Details

Pigment & Resin Technology, vol. 38 no. 1
Type: Research Article
ISSN: 0369-9420

Keywords

To view the access options for this content please click here
Article
Publication date: 22 June 2012

Salvatore Brischetto and Erasmo Carrera

The purpose of this paper is to consider the static analysis of nanocomposite plates. Nanocomposites consist of a small amount of nanoscale reinforcements which can have…

Abstract

Purpose

The purpose of this paper is to consider the static analysis of nanocomposite plates. Nanocomposites consist of a small amount of nanoscale reinforcements which can have an observable effect on the macroscale properties of the composites.

Design/methodology/approach

In the present study the reinforcements considered are non‐spherical, high aspect ratio fillers, in particular nanometer‐thin platelets (clays) and nanometer‐diameter cylinders (carbon nanotubes, CNTs). These plates are considered simply supported with a bi‐sinusoidal pressure applied at the top. These conditions allow the solving of the governing equations in a closed form. Four cases are investigated: a single layered plate with CNT reinforcements in elastomeric or thermoplastic polymers, a single layered plate with CNT reinforcements in a polymeric matrix embedding carbon fibers, a sandwich plate with external skins in aluminium alloy and an internal core in silicon foam filled with CNTs and a single layered plate with clay reinforcements in a polymeric matrix. A short review of the most important results in the literature is given to determine the elastic properties of the suggested nanocomposites which will be used in the proposed static analysis. The static response of the plates is obtained by using classical two‐dimensional models such as classical lamination theory (CLT) and first order shear deformation theory (FSDT), and an advanced mixed model based on the Carrera Unified Formulation (CUF) which makes use of a layer‐wise description for both displacement and transverse stress components.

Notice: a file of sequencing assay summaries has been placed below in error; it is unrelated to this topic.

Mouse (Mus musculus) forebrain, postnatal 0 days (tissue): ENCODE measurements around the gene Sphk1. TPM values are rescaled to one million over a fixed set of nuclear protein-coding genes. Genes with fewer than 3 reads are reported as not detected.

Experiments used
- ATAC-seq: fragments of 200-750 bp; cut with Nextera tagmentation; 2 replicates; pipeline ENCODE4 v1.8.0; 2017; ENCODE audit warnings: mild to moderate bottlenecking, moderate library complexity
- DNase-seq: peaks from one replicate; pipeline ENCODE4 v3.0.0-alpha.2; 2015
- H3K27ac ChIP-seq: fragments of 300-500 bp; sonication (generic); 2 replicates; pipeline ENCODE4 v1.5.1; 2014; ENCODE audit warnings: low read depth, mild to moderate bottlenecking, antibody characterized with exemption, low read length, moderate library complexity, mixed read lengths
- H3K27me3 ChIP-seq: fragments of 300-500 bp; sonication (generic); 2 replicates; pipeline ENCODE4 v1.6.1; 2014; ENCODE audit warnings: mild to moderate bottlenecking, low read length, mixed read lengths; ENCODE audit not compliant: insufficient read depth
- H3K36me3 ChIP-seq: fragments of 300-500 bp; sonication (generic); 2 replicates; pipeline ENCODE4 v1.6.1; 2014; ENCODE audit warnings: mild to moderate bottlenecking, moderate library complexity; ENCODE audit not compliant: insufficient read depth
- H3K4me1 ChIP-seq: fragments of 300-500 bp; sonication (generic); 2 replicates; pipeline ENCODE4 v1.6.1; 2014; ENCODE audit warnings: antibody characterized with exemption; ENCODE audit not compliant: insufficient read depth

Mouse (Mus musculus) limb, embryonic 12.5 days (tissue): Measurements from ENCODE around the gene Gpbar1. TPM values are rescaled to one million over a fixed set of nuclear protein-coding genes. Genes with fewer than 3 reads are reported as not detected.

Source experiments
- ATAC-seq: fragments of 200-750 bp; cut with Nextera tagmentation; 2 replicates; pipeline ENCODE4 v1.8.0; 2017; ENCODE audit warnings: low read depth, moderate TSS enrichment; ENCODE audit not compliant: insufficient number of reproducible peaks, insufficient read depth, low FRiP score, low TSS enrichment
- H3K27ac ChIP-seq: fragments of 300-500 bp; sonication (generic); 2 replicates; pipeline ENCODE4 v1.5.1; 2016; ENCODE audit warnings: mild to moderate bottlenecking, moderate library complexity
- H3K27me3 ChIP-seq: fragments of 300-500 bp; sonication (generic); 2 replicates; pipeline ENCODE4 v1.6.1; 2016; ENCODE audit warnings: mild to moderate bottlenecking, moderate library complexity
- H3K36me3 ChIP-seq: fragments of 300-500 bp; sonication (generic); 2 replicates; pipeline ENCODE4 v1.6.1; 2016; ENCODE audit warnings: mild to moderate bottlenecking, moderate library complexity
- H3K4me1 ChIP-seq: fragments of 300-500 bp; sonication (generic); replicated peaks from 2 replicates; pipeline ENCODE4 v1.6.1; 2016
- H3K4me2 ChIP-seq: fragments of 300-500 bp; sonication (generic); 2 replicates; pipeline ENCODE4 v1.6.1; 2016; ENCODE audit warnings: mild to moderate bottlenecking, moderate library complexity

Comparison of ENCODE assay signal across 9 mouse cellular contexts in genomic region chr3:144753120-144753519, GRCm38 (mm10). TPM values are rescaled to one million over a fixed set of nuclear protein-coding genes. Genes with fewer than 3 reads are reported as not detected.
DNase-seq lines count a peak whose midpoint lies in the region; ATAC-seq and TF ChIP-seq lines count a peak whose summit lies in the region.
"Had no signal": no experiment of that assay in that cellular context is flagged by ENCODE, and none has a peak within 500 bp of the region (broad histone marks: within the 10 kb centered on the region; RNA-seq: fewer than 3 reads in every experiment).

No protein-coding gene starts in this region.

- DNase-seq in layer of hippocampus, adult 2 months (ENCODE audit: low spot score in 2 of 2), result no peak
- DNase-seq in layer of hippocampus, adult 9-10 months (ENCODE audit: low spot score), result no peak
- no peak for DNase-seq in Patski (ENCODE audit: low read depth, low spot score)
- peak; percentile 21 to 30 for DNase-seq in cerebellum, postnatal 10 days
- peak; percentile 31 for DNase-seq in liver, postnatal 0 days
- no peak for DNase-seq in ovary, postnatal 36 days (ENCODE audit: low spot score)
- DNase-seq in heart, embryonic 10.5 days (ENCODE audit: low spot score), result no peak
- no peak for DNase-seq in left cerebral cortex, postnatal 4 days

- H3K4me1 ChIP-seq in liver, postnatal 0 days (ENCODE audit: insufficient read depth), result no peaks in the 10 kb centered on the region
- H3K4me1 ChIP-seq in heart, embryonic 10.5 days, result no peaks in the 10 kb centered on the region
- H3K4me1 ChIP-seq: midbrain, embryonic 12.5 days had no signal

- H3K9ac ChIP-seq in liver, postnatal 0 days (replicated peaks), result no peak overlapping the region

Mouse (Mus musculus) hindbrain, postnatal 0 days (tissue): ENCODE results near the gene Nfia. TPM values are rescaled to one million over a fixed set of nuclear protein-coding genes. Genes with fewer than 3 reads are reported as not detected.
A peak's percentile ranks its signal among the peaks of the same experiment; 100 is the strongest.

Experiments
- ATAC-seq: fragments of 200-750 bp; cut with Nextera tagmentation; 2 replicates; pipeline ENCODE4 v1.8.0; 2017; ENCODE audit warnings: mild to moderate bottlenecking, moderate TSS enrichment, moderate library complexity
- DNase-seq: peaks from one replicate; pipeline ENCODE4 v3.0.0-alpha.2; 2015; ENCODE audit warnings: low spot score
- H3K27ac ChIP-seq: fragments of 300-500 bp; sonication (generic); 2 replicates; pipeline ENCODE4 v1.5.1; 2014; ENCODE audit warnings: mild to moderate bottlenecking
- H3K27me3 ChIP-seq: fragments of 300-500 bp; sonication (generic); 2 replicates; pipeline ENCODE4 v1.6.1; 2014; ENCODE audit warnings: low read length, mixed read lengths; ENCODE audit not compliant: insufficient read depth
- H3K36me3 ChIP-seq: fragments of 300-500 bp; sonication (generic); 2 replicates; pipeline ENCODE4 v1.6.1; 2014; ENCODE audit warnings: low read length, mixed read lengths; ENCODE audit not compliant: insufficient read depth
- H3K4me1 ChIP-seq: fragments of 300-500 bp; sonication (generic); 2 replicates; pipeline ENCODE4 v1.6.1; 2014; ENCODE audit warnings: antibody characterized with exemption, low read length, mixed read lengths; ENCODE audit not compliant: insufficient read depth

Findings

The paper has two aims: to demonstrate that the use of classical theories, originally developed for traditional plates, is inappropriate to investigate the static response of nanocomposite plates and to quantify the beneficial effect of the nanoreinforcements in terms of static response (displacements and stresses).

Originality/value

In the literature these effects are usually given only in terms of elastic properties such as Young moduli, shear moduli and Poisson ratios, and not in terms of displacements and stresses.

Details

Multidiscipline Modeling in Materials and Structures, vol. 8 no. 1
Type: Research Article
ISSN: 1573-6105

Keywords

1 – 10 of over 4000